Second, regulated lenders are all approved FHA and VA lenders, and they may make these kinds of loans as well. If these lenders choose not to provide a type of loan that serves minorities, then they should be open to questions of discrimination.
Third, the Journal-Constitution study grouped census tracts both by race and income. The study concentrated on comparing middle-income and upper-middle-income white and black areas where there is no question that people could afford conventional as well as FHA and VA mortgages.
Thus, controlling for income and concentrating on areas where all types of mortgages were affordable for a large number of residents, the study still found some lenders favoring white areas over black areas by rates as high as 38 to 1. And for all regulated lenders combined, the rates of lending in poor white areas were actually four times higher than the rates of lending in upper-middle-income black areas.
Meanwhile, one minority bank, Citizens Trust, made virtually all of its loans in census areas too poor to be included in the main study definitions -- yet it boasted the lowest real estate loss rate of any institution its size in the nation.
As for Benston's claim that other research shows redlining does not exist, this is based on studies of only a few cities. He relies heavily on his own studies, all of which are based on a flawed research design he used in Rochester, N.Y. Oddly enough, his own Rochester study sampled only eight of that area's lenders. And rather than study communities with comparable housing stocks and incomes, Benston chose a depressed minority community in the central city and compared it with a newly growing, higher-income white suburb. He virtually ignored the fact that 59 percent of the loans in the white community were conventional while 88 percent of the loans in the minority area were FHA or VA.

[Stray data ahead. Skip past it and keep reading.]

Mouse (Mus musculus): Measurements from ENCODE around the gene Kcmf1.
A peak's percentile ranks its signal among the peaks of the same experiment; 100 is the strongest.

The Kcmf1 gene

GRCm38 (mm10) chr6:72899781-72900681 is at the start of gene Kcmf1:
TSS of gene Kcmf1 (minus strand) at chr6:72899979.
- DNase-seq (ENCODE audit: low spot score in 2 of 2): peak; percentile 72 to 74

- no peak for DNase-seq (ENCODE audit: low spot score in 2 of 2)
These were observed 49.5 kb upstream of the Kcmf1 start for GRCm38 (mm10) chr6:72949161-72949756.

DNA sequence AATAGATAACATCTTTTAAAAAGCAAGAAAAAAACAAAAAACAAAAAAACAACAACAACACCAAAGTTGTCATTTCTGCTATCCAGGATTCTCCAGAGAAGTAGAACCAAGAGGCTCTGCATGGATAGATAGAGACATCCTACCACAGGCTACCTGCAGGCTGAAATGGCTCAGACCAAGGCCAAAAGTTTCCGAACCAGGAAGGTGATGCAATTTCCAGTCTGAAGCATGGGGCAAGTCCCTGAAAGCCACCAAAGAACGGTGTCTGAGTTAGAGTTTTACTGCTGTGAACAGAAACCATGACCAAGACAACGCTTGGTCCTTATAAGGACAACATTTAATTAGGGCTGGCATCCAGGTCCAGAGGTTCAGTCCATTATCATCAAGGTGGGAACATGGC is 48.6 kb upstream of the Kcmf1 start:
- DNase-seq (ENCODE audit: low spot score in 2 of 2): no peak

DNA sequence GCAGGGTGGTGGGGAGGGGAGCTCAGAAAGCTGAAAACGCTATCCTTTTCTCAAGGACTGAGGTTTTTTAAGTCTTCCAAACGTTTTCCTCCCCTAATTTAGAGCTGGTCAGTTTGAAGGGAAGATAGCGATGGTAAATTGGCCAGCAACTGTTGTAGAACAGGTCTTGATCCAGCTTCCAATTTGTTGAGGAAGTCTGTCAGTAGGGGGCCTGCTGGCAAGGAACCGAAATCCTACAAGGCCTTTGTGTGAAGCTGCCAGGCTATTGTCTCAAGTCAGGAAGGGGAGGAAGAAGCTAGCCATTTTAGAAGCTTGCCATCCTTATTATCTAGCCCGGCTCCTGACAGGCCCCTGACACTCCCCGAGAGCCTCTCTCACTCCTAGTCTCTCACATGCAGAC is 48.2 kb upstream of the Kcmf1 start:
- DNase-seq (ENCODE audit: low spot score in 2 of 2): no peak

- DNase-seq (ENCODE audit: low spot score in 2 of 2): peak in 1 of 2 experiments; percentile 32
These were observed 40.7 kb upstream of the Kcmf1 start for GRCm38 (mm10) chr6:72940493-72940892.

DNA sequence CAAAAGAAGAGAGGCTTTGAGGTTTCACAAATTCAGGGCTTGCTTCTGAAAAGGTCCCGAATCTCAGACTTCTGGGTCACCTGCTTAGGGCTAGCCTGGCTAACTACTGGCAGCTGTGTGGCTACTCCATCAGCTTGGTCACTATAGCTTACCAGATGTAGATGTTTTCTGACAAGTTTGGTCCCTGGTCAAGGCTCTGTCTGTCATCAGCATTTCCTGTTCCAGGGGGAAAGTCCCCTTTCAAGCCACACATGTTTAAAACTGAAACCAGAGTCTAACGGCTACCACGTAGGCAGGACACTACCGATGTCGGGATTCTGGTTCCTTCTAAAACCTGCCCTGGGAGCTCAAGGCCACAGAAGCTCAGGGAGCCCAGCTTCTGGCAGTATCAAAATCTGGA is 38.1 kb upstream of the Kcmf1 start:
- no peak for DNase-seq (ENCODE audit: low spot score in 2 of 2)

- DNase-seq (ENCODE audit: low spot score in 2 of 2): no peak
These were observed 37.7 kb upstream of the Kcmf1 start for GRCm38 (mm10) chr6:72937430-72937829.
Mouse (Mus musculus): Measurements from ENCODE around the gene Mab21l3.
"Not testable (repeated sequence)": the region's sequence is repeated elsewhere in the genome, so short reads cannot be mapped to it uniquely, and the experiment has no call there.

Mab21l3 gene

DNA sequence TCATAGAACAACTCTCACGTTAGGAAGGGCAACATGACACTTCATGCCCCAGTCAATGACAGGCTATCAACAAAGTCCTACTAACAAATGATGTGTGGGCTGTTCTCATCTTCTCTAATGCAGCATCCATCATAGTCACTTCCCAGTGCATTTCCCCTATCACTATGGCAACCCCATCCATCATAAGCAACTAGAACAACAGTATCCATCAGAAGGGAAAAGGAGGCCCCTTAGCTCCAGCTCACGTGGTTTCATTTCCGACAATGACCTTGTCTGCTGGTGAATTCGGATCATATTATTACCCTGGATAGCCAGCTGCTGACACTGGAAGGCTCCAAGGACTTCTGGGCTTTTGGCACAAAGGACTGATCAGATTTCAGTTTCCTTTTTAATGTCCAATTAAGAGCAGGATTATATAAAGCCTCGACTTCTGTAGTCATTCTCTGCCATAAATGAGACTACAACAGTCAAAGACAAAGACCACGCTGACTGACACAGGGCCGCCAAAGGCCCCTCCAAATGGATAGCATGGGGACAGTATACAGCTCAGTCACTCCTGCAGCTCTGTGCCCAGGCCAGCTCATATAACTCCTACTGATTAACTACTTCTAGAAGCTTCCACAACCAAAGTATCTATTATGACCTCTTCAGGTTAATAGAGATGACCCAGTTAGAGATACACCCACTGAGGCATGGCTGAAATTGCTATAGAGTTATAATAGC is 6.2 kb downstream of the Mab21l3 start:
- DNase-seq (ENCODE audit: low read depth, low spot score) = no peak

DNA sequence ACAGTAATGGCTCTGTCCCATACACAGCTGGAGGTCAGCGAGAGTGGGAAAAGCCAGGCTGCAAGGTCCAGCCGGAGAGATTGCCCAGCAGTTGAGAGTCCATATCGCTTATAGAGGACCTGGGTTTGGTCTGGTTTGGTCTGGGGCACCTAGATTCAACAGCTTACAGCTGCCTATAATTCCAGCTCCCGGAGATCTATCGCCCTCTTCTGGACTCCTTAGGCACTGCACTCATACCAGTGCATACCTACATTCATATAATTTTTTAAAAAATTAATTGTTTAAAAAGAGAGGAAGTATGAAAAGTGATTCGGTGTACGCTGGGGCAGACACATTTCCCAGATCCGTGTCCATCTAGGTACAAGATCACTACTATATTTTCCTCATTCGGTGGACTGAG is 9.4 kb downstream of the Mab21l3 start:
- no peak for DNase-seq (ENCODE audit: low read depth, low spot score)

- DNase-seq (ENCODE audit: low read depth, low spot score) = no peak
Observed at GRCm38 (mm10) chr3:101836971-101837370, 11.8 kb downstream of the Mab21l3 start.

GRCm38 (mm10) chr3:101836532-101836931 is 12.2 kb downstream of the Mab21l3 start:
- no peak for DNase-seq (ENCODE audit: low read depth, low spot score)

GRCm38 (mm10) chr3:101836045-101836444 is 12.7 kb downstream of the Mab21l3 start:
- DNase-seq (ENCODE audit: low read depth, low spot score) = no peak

He concentrated his analysis on comparing the terms for conventional, FHA and VA loans in each community. Where he found that the loans in the minority community had shorter maturities, he attributed this to a higher risk of loss in value, though he had no data to support this assumption.
Benston showed that there is no difference in lending by neighborhood, if you filter out the social, economic and housing characteristics that are associated with minority communities in Rochester. This is what he calls exploding the myth of redlining. I often use his study in my classes as a classic example of redlining patterns. His data simply beg the question of why the minority area was relegated to FHA and VA lending.
There are well over 200 studies of redlining that should have been known to Benston, including academic studies, Ph.D. dissertations, and reports by public agencies and community organizations that have found the practice to be prevalent. Yet he selects only a few studies -- mostly those by fellow economists -- for review. He even ignores a U.S. Department of Housing and Urban Development study of redlining and discrimination that included an annotated bibliography of many of these other research efforts.
While Benston's comments may provide some of Atlanta's local bankers with a moment of solace, there is no substance to his criticisms. The Journal-Constitution study advances serious issues that need to be addressed without irrelevant and unfounded diversions.Go to the next article or back to the Color of Money index or Power Reporting